Performance between a developer and an end user in some kind of pre structured virtual environment.
A good game always has a strong performance by the developer. A bad game cannot perform well unless the end user modifies the game to make it perform better. One example is to set respawning enemies in a game where there are none, or modify the opacity of enemy characters so that they are harder to see.
A games performance must always be judged on what has come before it, how long it took to make, how many people made it, and how much money was spent making it. Unfortunately, there is no reliable data for this in most AAA cases from the 70's onwards.
A game should therefore be judged firstly on its most simplest performance. Name & box art. If it is a digital copy, then it should be judged on the introduction & interface first. After that the game should be judged from the moment players receive control over their characters. If the gameplay is initially poor, whether because of long passages of scrolling text or poor enemy patterns & variety, the game should be sped up/laboriously played through in order to see if and when the game changes pace. If the game continues at the same pace after a number of missions/levels/objectives, merely pallete swapping enemies, sounds and graphics, it should be taken as a lack of caring on the part of the developer and discarged as poorly performed.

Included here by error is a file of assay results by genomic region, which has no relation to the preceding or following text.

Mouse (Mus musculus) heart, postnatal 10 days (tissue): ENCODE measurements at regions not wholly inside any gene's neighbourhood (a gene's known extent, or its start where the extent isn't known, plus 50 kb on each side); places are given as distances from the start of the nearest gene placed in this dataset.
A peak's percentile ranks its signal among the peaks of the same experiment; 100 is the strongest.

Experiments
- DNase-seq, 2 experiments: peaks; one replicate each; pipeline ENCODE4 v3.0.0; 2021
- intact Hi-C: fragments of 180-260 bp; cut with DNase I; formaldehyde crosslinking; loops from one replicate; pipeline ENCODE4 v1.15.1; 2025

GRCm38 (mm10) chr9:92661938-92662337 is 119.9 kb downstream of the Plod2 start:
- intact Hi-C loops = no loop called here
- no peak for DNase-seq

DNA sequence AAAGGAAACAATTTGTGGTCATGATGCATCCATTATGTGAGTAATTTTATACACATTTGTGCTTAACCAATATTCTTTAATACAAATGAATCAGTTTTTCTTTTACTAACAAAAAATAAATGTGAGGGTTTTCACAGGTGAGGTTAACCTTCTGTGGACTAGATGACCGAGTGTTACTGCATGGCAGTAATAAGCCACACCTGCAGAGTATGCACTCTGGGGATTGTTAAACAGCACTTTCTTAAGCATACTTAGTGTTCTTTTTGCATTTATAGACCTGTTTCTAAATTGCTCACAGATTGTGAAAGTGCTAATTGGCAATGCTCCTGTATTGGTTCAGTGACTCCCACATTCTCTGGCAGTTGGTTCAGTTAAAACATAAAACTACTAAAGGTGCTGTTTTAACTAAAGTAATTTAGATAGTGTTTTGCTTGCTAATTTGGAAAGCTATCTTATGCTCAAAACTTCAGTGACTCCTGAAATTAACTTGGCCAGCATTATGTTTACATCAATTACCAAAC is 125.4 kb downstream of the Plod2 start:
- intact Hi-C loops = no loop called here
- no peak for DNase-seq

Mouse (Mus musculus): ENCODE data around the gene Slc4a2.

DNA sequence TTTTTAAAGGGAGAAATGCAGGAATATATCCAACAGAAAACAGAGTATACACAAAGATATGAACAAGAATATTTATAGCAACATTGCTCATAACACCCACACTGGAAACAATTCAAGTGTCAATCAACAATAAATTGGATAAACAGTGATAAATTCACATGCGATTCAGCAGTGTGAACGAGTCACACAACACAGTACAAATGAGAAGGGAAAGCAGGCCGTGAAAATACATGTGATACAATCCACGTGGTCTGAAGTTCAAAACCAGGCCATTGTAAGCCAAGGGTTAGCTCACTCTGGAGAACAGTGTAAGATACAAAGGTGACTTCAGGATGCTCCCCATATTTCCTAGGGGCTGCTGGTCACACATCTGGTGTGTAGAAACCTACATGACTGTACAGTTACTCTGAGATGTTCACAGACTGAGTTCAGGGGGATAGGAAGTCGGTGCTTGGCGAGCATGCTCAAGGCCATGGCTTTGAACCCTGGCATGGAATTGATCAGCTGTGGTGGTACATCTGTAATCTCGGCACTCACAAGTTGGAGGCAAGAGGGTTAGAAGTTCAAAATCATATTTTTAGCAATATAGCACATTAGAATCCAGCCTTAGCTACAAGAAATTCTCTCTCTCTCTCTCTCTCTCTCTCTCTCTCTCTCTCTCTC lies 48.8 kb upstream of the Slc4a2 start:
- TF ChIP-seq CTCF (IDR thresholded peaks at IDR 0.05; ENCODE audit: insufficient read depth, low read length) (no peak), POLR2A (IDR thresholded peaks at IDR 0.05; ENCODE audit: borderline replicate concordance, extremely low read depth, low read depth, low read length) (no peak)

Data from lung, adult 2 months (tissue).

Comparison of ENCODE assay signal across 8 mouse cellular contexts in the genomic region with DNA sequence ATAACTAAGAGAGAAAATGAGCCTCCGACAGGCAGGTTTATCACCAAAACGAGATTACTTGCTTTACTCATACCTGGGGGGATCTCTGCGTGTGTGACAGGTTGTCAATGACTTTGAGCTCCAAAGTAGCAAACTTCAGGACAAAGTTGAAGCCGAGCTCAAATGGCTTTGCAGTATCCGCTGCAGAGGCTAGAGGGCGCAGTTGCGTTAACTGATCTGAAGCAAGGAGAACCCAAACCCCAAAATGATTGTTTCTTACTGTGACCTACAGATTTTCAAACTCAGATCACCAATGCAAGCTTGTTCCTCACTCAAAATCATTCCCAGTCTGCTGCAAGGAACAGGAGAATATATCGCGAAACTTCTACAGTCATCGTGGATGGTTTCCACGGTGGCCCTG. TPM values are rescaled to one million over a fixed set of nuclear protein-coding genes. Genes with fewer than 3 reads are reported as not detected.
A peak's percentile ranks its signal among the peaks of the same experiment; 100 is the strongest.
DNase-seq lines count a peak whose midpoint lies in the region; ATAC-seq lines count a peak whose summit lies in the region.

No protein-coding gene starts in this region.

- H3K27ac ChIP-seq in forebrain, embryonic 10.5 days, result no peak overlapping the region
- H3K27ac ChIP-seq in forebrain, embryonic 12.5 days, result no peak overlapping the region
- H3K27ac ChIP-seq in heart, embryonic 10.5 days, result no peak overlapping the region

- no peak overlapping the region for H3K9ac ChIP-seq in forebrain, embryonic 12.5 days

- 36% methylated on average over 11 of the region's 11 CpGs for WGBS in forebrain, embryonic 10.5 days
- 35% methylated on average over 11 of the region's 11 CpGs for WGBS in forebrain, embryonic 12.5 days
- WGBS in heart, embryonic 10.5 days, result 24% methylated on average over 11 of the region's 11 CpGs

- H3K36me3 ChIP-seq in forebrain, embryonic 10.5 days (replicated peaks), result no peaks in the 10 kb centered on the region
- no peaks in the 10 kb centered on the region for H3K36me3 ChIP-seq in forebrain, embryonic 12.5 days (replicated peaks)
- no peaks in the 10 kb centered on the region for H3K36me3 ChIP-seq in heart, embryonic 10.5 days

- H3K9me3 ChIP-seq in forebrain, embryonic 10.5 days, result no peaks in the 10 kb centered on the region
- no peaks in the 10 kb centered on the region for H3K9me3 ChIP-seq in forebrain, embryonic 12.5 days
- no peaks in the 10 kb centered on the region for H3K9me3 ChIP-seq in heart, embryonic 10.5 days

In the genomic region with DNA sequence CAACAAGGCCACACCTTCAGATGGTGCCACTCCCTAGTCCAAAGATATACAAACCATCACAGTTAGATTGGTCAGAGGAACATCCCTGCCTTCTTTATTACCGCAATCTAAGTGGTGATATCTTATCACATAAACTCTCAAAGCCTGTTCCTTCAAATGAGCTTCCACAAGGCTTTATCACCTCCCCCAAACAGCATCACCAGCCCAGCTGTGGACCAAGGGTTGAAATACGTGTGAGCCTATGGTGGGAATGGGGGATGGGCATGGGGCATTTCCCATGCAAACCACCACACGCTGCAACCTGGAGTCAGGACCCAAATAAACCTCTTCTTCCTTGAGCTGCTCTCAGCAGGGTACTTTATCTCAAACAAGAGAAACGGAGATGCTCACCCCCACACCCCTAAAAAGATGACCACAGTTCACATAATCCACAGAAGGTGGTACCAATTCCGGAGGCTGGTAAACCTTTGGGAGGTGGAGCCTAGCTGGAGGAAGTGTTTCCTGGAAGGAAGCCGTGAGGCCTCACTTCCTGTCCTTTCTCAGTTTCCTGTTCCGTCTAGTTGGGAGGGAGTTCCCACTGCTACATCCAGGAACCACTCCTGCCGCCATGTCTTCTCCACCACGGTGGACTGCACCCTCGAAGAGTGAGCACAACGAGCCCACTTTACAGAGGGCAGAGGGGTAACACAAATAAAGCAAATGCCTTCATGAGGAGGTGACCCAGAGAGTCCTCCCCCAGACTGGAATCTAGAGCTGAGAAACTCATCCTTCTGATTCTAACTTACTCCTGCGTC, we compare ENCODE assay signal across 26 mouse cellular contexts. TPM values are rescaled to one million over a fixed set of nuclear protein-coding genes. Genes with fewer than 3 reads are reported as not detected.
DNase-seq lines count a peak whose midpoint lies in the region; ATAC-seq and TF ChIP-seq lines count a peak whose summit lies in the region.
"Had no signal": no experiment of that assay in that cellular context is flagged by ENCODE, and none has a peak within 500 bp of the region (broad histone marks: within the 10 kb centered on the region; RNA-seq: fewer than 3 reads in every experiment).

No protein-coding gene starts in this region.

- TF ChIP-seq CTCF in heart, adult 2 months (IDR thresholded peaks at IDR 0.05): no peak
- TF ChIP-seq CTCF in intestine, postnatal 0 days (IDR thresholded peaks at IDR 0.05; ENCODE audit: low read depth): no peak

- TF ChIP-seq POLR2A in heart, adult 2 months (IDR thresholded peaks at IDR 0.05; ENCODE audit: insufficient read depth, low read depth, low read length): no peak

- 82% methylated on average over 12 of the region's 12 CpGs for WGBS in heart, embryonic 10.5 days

But the reviewer hasn't played the whole game! True, but does the reviewer need to? Lets assume that there are some good objectives/weapons/enemies in the later stages of the game, the fact that the game has performed so poorly thus far causes it to lag behind those other games which not only started off well, but got better and better as the player progressed. In that regard the game most likely will never be a better experience, certainly not a 9 or 10. If its not a 9 or 10, why play it?
Assuming you modify the games structure to make it perform better. Did it make the game better than its competitors? If not, then was it worth the effort? The GTAIV FPS mod is a good example of effort well spent. It eclipses both the original GTAIV, & Red Ded Redemption by its immersive first person FOV, and thus gives the user what no other game on the market has, a first person, city based sandbox game. It gives the game a completely new perspective, and by virtue of the fact that no other game is doing this, makes the GTA IV Mod one of the most important games of this generation. As it stands, perhaps even a perfect 10.